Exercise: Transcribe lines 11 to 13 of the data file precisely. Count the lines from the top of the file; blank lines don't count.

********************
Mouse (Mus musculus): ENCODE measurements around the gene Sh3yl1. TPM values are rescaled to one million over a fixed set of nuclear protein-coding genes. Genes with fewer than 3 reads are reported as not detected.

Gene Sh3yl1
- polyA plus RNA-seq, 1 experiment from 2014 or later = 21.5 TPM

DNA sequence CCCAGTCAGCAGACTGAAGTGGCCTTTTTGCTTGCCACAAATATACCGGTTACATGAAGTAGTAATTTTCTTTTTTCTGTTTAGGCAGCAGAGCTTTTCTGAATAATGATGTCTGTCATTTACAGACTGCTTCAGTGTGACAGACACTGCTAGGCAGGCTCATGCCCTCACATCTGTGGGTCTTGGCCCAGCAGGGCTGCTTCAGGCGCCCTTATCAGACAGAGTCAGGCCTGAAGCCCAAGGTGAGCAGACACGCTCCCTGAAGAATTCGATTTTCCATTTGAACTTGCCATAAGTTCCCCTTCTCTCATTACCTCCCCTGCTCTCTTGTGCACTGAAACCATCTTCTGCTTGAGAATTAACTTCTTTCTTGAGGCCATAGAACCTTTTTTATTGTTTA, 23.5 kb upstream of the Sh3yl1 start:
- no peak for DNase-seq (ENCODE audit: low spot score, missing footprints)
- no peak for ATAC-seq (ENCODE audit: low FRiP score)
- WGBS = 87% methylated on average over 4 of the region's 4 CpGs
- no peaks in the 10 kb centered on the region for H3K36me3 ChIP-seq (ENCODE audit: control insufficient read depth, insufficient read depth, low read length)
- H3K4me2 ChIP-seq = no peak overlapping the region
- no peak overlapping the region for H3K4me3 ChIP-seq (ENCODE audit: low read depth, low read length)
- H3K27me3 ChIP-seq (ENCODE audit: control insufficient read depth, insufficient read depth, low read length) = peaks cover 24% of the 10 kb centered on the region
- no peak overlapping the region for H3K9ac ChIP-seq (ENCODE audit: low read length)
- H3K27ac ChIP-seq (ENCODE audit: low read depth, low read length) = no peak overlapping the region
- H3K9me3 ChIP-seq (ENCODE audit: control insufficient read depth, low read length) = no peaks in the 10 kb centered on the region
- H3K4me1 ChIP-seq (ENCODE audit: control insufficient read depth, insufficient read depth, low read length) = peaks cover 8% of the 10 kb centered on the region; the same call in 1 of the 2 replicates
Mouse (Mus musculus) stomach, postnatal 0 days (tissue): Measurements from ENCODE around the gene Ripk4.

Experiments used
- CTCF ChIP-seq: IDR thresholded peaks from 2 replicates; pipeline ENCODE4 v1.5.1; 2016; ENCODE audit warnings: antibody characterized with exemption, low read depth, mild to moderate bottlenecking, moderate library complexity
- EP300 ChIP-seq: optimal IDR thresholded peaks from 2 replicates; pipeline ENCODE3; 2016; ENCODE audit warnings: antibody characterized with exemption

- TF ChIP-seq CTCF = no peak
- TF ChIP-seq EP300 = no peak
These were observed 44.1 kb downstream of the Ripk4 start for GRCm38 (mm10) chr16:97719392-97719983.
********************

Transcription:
- H3K27me3 ChIP-seq (ENCODE audit: control insufficient read depth, insufficient read depth, low read length) = peaks cover 24% of the 10 kb centered on the region
- no peak overlapping the region for H3K9ac ChIP-seq (ENCODE audit: low read length)
- H3K27ac ChIP-seq (ENCODE audit: low read depth, low read length) = no peak overlapping the region